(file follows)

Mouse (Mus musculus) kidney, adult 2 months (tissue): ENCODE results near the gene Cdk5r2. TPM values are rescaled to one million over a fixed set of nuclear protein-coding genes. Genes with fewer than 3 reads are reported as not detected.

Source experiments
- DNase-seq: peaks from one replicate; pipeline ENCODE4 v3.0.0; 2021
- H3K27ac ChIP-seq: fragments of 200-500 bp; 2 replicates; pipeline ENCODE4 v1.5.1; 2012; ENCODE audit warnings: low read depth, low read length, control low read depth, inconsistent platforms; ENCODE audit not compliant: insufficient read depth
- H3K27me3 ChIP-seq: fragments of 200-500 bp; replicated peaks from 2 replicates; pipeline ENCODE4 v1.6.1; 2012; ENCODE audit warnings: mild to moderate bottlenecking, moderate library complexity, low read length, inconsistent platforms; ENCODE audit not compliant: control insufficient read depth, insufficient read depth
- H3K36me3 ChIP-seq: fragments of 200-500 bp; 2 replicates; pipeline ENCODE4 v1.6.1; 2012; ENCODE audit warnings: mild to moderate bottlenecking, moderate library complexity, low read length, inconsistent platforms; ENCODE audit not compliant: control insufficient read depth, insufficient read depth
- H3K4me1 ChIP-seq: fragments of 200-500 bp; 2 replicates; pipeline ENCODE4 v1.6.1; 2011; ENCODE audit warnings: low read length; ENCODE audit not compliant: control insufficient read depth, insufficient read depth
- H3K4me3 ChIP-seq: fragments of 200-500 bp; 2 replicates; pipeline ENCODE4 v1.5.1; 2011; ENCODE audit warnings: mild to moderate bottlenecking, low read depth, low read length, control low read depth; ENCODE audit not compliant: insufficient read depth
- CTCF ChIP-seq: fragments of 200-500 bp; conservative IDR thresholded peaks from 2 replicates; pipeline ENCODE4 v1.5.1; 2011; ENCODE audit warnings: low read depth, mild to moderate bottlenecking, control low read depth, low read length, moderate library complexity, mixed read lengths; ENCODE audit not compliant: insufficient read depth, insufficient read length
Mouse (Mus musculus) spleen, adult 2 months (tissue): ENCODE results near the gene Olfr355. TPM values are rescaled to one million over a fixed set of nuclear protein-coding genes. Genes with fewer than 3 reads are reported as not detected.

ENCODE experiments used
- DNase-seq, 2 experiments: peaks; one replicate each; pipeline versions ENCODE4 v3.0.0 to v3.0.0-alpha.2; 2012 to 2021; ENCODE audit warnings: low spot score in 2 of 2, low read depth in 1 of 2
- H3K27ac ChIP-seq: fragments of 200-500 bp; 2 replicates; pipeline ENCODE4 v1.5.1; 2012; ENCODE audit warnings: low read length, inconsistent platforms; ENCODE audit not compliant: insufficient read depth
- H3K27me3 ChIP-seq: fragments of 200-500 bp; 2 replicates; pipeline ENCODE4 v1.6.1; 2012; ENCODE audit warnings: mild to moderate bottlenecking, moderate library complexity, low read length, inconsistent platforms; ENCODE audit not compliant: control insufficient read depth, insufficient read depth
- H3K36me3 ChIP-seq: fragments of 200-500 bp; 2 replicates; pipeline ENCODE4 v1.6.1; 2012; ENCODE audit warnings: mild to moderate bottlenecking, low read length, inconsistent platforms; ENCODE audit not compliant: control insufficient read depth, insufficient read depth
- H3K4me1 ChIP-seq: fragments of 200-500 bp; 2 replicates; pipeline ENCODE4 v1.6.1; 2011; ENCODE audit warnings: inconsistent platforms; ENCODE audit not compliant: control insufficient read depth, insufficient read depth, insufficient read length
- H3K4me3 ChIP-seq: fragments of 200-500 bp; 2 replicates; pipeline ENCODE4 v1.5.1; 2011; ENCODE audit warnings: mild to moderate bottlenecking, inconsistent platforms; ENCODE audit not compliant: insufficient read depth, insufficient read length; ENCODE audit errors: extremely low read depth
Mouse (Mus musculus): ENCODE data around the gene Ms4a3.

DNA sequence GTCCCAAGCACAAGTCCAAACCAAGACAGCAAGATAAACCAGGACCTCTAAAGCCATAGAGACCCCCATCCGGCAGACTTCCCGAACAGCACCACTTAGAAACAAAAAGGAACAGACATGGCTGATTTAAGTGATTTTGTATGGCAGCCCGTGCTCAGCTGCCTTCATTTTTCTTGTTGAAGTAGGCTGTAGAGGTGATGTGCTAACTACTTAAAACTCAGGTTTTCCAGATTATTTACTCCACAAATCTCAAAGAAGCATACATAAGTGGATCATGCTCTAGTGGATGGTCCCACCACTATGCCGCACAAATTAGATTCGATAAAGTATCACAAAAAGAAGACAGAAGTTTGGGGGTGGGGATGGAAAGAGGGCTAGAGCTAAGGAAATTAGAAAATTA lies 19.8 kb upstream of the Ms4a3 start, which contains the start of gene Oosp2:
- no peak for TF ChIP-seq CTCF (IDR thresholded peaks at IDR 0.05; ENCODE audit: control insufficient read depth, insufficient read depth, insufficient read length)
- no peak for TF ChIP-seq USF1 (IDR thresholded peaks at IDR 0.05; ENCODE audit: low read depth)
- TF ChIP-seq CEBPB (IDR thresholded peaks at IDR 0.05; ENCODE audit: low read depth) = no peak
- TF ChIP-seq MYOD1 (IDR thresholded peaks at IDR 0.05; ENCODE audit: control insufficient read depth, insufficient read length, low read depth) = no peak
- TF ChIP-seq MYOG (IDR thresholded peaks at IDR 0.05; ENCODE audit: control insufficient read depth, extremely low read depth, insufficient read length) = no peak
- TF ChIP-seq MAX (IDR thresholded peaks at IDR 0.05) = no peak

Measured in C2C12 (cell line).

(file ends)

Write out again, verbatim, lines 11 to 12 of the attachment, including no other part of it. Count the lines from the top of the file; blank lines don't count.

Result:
ENCODE experiments used
- DNase-seq, 2 experiments: peaks; one replicate each; pipeline versions ENCODE4 v3.0.0 to v3.0.0-alpha.2; 2012 to 2021; ENCODE audit warnings: low spot score in 2 of 2, low read depth in 1 of 2